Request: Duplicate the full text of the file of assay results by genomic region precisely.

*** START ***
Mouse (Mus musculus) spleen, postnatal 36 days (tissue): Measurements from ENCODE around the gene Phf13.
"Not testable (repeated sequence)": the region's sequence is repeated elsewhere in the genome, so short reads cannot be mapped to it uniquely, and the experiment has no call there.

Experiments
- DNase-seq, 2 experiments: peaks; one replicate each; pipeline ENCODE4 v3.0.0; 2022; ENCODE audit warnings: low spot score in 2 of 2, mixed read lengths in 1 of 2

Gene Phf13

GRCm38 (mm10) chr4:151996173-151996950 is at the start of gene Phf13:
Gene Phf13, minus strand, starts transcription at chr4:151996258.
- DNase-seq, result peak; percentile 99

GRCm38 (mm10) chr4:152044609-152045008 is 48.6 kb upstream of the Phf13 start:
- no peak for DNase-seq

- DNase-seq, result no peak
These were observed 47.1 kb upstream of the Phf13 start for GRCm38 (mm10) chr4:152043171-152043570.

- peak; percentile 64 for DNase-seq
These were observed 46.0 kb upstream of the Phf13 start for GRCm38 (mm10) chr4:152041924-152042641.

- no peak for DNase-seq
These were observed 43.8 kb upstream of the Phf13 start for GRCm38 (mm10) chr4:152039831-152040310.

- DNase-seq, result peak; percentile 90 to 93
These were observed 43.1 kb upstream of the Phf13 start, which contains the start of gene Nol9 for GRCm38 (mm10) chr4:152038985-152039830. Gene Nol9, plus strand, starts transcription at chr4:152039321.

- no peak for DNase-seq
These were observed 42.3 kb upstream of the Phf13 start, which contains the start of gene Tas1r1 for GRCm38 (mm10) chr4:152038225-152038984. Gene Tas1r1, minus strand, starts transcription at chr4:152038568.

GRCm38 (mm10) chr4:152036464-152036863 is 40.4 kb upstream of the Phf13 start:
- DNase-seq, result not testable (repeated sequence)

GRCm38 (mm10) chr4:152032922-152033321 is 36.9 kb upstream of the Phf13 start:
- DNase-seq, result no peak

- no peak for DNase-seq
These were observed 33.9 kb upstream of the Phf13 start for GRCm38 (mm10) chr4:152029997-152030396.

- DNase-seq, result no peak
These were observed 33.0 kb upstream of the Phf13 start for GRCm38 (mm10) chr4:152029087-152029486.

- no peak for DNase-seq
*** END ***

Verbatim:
Mouse (Mus musculus) spleen, postnatal 36 days (tissue): Measurements from ENCODE around the gene Phf13.
"Not testable (repeated sequence)": the region's sequence is repeated elsewhere in the genome, so short reads cannot be mapped to it uniquely, and the experiment has no call there.

Experiments
- DNase-seq, 2 experiments: peaks; one replicate each; pipeline ENCODE4 v3.0.0; 2022; ENCODE audit warnings: low spot score in 2 of 2, mixed read lengths in 1 of 2

Gene Phf13

GRCm38 (mm10) chr4:151996173-151996950 is at the start of gene Phf13:
Gene Phf13, minus strand, starts transcription at chr4:151996258.
- DNase-seq, result peak; percentile 99

GRCm38 (mm10) chr4:152044609-152045008 is 48.6 kb upstream of the Phf13 start:
- no peak for DNase-seq

- DNase-seq, result no peak
These were observed 47.1 kb upstream of the Phf13 start for GRCm38 (mm10) chr4:152043171-152043570.

- peak; percentile 64 for DNase-seq
These were observed 46.0 kb upstream of the Phf13 start for GRCm38 (mm10) chr4:152041924-152042641.

- no peak for DNase-seq
These were observed 43.8 kb upstream of the Phf13 start for GRCm38 (mm10) chr4:152039831-152040310.

- DNase-seq, result peak; percentile 90 to 93
These were observed 43.1 kb upstream of the Phf13 start, which contains the start of gene Nol9 for GRCm38 (mm10) chr4:152038985-152039830. Gene Nol9, plus strand, starts transcription at chr4:152039321.

- no peak for DNase-seq
These were observed 42.3 kb upstream of the Phf13 start, which contains the start of gene Tas1r1 for GRCm38 (mm10) chr4:152038225-152038984. Gene Tas1r1, minus strand, starts transcription at chr4:152038568.

GRCm38 (mm10) chr4:152036464-152036863 is 40.4 kb upstream of the Phf13 start:
- DNase-seq, result not testable (repeated sequence)

GRCm38 (mm10) chr4:152032922-152033321 is 36.9 kb upstream of the Phf13 start:
- DNase-seq, result no peak

- no peak for DNase-seq
These were observed 33.9 kb upstream of the Phf13 start for GRCm38 (mm10) chr4:152029997-152030396.

- DNase-seq, result no peak
These were observed 33.0 kb upstream of the Phf13 start for GRCm38 (mm10) chr4:152029087-152029486.

- no peak for DNase-seq